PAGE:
I love all the holiday stuff. I was raised in a fairly secular household. My extended family runs the gamut from born again christian to orthodox jew, with a few Buddhists thrown into the mix. But family has always been important, so that is what holidays have always meant to me. Plus food.

While I love food and cooking, I'll save my arsenal of recipes for another time. Today we'll talk about the later: Gifts.

I love giving gifts. In fact, I'm a year round gift giver. When I find something that reminds me of someone, I like to give it to them right then and there, without having to wait for a designated time. This, however, probably makes me a bad holiday gift giver. As soon as I need to find gifts for somebody, inspiration vanishes.

My business is new. I wish I had all sorts of fun promotions and specials to offer you all, but I do not - though believe me, my brain has been bursting with ideas for next year! Since I only have one pattern, Black Friday and other holiday promotions seemed like overkill.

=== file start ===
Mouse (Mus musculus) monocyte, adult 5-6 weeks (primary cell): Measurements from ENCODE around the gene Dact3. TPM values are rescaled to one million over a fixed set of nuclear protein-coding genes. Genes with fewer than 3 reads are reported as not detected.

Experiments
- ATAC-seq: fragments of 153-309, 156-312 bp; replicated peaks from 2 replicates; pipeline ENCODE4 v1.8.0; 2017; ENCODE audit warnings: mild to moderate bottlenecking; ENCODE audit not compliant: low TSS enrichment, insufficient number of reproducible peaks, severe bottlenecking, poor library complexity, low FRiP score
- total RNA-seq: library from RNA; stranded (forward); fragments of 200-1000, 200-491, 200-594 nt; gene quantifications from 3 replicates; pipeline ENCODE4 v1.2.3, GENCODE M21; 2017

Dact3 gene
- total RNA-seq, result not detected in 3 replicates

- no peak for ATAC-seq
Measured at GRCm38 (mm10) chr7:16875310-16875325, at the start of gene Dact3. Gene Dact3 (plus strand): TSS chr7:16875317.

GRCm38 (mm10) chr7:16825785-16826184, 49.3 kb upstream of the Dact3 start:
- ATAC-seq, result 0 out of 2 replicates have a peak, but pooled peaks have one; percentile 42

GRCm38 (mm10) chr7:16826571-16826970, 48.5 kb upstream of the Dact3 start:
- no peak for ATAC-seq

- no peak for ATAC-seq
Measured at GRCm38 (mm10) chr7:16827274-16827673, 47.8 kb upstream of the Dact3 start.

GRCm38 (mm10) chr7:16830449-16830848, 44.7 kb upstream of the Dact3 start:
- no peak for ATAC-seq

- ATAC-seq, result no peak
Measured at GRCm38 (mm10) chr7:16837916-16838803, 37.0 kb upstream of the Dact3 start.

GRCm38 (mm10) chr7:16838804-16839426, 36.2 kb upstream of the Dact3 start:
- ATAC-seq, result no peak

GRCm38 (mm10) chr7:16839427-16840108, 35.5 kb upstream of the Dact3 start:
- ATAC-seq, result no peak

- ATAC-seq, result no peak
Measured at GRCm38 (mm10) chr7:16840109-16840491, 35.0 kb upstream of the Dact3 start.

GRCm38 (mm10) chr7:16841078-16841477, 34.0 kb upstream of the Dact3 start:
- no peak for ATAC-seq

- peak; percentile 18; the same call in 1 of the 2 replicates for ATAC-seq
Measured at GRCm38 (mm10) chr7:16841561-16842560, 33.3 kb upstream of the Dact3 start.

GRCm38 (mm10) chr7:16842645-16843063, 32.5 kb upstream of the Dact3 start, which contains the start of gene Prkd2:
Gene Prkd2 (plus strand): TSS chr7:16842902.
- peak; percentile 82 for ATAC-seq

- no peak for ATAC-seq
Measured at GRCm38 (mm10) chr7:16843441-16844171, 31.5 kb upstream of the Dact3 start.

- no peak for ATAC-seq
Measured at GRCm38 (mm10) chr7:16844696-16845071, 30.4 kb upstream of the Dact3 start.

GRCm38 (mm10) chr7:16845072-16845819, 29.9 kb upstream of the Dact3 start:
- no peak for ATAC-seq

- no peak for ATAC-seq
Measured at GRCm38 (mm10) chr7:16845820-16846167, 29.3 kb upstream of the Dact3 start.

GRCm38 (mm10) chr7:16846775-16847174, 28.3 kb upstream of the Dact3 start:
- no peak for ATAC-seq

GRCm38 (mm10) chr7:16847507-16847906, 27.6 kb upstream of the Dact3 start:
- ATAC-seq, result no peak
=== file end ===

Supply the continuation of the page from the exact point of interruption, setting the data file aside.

So I thought instead, my gift to you would be a collection of gift ideas for all types of people. This collection includes things you can make and (for those who have yet to realize their true crafting potential) things lovingly crafted by others.

A note about this list: These are all online resources for gifts, since this is a blog gift guide. I've tried to show only items by artists, craftspeople, and small businesses. If you are able, shop local for some of your holidays gifts and help out your local economy! Also, this list is far from complete, so if you have awesome shops you'd like to recommend, leave them in the comments!

Don't forget to check the links page for more places to find awesome, ethical, fair trade, usa made, and more!

*Click the image to reach its retail page*

Art

Art is an awesome gift. People can always use more art in their life, regardless of what type of person they are. Most people have a few empty walls to call their own. Art is not always expensive, but it is always valuable. Plus, isn't it cool to give your gift money to an artist trying to make a living instead of throwing it at Target or Walmart?

Dogs Watercolor Painting  by  LizzyStewart  (etsy.com)

Dogs Watercolor Painting by LizzyStewart (etsy.com)

Golden State of Mind  by  Jenny Sharaf   (thetappancollective.com)

Golden State of Mind by Jenny Sharaf (thetappancollective.com)